Last week, after roughly six years of inner struggling and debate, I made the decision to philosophically categorize myself as a libertarian.
As most Americans do after they have chosen a preferred political stance, I began to wonder where I needed to sign up and to whom I should start sending checks.
Then I remembered Iâ€™m a college student with minimal funds and an aversion to spending them. I also find it difficult to subjugate myself to any sort of group that would willingly sacrifice my individuality in the name of the greater good â€” or the propagation of the party.
Many of my readers label me a Republican; others consider me merely a Right Wing nut job. Both are equally fair assumptions, considering I spent my first few years as a registered voter confined to the chains of the Republican Party.
Since 2004, however, when I began attending college, I have gradually refined my views and opinions into a more libertarian perspective. I still hold strong convictions in personal issues such as abortion and gay marriage, but I firmly believe that people should be free to behave as they see fit. They should be allowed to govern themselves and set laws however they choose.
In other words, I believe that the stateâ€™s laws, decided by the people, hold precedence over my own convictions.
Who do I have to thank for this mindset? Strangely enough, the liberal community at CSU, as well as a few well-balanced economics professors Iâ€™ve had the pleasure of learning from in the past few years.
There is no doubt in my mind that liberals, for the most part, are well-meaning people who place compassion above economic stability or certain freedoms. I believe it to be somewhat misguided, but I also admit that there is inherent value in this line of thought. Without it, the numerous welfare programs helping Americans get back on their feet every day would be absent.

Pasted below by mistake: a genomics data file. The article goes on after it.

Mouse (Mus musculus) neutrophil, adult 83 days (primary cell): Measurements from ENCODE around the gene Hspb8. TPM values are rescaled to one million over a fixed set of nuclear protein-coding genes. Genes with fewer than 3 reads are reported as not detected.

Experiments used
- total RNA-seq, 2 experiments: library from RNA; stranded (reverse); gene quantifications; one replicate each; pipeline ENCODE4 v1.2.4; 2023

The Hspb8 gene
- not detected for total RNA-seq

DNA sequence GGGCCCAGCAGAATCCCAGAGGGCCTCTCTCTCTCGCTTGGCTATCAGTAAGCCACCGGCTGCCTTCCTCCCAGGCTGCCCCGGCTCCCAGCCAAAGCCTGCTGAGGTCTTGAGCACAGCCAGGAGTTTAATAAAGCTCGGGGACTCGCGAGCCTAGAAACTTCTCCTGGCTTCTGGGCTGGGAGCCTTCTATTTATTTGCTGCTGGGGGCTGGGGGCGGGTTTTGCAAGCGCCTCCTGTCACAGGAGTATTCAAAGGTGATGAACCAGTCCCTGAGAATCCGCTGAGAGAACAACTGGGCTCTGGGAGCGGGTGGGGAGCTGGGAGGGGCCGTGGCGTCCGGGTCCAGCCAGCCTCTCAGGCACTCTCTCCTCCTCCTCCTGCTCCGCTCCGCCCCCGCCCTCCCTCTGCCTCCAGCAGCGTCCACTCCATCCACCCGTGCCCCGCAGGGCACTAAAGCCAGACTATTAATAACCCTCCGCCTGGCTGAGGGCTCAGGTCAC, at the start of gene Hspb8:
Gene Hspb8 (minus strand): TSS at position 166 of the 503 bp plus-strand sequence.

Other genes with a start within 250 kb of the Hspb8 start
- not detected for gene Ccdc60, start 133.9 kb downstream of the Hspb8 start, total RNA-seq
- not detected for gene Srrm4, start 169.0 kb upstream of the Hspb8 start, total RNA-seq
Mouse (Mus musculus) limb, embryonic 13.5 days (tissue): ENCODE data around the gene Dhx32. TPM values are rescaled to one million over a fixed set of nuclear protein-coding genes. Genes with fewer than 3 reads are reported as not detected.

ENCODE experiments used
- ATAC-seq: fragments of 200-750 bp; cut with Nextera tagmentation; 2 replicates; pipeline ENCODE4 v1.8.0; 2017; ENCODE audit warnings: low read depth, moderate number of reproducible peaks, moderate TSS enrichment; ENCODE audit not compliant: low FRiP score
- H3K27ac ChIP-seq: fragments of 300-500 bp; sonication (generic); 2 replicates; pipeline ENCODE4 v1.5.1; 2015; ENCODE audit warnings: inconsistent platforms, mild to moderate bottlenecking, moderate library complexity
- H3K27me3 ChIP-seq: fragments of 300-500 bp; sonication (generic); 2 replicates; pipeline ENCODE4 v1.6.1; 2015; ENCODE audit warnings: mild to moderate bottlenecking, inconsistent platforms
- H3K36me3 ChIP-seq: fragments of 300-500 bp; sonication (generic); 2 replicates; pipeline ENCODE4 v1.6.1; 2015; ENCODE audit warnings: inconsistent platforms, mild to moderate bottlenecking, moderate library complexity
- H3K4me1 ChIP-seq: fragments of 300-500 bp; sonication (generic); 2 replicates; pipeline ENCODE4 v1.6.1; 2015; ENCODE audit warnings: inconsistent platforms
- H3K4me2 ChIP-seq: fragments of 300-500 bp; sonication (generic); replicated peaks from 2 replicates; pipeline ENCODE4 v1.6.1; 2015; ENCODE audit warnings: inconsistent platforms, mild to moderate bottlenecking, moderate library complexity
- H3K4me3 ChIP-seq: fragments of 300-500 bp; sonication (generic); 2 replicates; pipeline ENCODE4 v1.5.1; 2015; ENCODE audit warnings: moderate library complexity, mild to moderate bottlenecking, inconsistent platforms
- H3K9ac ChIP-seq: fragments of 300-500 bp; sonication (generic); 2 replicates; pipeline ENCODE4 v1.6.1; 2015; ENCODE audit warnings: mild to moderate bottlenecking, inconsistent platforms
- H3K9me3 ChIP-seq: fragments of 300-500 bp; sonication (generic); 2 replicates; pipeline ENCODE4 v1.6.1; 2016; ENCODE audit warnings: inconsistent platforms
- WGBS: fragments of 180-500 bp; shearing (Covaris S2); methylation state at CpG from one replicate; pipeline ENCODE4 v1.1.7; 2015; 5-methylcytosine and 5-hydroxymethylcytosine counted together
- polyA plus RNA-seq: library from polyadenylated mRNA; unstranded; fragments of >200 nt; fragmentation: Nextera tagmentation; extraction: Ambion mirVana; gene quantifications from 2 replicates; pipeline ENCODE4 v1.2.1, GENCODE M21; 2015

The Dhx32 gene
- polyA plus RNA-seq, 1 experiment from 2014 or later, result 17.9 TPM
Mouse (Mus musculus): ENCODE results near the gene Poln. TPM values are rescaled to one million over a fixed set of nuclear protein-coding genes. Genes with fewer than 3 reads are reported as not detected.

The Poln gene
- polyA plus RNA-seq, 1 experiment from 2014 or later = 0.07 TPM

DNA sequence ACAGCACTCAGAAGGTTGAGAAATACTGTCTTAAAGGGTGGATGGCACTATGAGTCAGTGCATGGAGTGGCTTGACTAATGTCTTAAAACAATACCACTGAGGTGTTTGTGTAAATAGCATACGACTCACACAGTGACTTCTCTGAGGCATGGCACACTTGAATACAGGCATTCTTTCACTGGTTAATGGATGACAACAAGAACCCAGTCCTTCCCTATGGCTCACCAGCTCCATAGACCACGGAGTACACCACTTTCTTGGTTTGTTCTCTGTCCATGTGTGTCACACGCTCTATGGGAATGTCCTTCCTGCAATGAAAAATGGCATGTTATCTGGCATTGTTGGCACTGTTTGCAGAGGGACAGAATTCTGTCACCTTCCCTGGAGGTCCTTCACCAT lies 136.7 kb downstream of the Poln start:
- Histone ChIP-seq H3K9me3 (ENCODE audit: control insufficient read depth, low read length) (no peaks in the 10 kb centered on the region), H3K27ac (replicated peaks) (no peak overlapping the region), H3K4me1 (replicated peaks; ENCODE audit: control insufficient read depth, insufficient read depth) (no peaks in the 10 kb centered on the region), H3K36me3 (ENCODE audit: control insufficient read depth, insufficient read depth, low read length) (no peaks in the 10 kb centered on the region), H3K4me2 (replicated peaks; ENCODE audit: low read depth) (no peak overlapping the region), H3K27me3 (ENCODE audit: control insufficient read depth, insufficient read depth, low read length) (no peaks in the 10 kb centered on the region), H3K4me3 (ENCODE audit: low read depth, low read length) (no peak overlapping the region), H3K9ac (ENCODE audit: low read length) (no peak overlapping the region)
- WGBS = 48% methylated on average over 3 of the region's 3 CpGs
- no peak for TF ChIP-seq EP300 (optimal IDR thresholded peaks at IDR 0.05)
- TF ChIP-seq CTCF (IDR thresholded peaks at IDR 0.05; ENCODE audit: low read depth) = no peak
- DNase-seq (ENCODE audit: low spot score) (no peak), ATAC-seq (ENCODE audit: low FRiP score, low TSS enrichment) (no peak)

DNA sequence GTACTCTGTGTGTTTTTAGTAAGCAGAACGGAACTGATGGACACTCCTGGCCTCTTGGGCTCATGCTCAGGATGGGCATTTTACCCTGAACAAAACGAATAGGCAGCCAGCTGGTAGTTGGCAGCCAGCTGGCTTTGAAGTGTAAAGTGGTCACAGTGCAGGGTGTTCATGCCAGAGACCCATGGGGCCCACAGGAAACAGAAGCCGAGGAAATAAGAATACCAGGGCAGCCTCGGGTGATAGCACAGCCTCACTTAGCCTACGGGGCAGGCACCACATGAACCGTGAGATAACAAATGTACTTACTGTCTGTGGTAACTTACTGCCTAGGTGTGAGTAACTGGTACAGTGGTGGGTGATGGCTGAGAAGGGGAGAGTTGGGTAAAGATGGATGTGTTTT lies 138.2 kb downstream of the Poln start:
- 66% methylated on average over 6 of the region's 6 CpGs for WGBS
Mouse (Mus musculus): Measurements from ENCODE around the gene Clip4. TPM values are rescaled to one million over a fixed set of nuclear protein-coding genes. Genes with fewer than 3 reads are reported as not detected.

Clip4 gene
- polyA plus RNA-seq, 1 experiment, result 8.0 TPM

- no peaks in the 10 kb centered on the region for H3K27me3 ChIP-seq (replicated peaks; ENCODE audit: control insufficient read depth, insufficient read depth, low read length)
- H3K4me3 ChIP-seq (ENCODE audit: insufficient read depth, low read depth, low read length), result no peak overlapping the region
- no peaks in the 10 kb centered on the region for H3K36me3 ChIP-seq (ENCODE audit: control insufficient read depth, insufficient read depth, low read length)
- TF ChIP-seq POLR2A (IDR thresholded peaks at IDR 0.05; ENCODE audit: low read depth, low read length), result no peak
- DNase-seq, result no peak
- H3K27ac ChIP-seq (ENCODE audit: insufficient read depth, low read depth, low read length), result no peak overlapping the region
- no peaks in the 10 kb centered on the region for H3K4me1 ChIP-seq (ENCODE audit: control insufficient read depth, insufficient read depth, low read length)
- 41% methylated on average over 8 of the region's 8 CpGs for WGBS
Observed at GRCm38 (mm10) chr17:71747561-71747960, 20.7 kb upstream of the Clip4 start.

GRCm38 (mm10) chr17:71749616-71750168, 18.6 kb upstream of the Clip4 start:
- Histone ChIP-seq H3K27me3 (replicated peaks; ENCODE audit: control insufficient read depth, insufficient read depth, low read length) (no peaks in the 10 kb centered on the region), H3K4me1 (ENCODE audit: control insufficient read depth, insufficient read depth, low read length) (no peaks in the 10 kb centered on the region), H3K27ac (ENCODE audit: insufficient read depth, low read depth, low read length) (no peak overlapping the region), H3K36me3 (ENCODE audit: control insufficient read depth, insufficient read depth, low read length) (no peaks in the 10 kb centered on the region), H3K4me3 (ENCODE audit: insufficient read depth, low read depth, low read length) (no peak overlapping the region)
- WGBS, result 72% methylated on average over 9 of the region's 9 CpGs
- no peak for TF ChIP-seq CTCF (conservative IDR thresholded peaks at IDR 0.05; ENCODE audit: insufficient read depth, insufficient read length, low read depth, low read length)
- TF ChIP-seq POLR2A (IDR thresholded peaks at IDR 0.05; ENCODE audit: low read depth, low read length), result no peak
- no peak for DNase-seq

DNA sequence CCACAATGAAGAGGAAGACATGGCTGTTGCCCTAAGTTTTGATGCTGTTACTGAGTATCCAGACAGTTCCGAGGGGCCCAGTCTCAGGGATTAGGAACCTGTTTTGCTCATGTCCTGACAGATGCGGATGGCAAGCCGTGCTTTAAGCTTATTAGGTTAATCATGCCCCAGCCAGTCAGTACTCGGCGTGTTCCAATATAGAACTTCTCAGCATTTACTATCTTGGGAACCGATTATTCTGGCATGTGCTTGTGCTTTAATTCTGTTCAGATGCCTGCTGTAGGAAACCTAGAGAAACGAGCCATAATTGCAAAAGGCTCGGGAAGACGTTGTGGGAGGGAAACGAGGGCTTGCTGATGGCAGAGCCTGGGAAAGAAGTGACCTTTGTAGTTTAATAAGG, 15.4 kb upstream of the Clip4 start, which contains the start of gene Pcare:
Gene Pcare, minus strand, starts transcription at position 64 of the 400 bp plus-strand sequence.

Now, what does any of this have to do with my submitting to a libertarian philosophy? After carefully studying the Constitution in Business Law, I realized that I am a strict Constitutionalist. I fully believe that its words are written plainly and that the authorsâ€™ intentions are clear.
And I fully believe that the Founding Fathers closely followed that of a libertarian philosophy in the Constitution.
Many will argue that the Constitution is â€œa living, breathing document.â€ I thoroughly despise this argument because its intention is clear â€” the user of such an argument wishes to bend the Constitution to his will, rather than bending to the will of the Constitution. Itâ€™s a selfish, conceited viewpoint that seeks to pervert the very foundations of this country.
After accepting my libertarian values, I did what any rational American would do. I immediately searched the Internet for arguments against the libertarian philosophy. Most suggest that extreme libertarianism leads to the dissolution of the state and outright anarchy. I agree, just as I agree extreme conservatism can lead to neo-fascism and extreme liberalism can lead to communism.
Others argue that aligning oneself with a political philosophy held by a third party will eventually result in the waste of votes come election time. This is untrue on several fronts.
First, it is never a waste to exercise oneâ€™s democratic freedoms; second, third party candidates have managed to affect the outcomes of national elections in the past (see the presidential elections of 1912 and 1924); and third, a vote for a third party can serve as a protest vote. Enough protest votes can instill anxiety in the major parties, sending a clear message that they are failing to accurately represent their constituents.
So the next time youâ€™re complaining in class about that Right Wing nut job jerkwad Josh Phillips, Iâ€™d prefer if you would instead complain about that right-leaning strict-Constitutionalist liberal-compromising libertarian jerkwad Josh Phillips.
Josh Phillips is a senior business administration major. His column appears Tuesdays in the Collegian. Letters and feedback can be sent to firstname.lastname@example.org.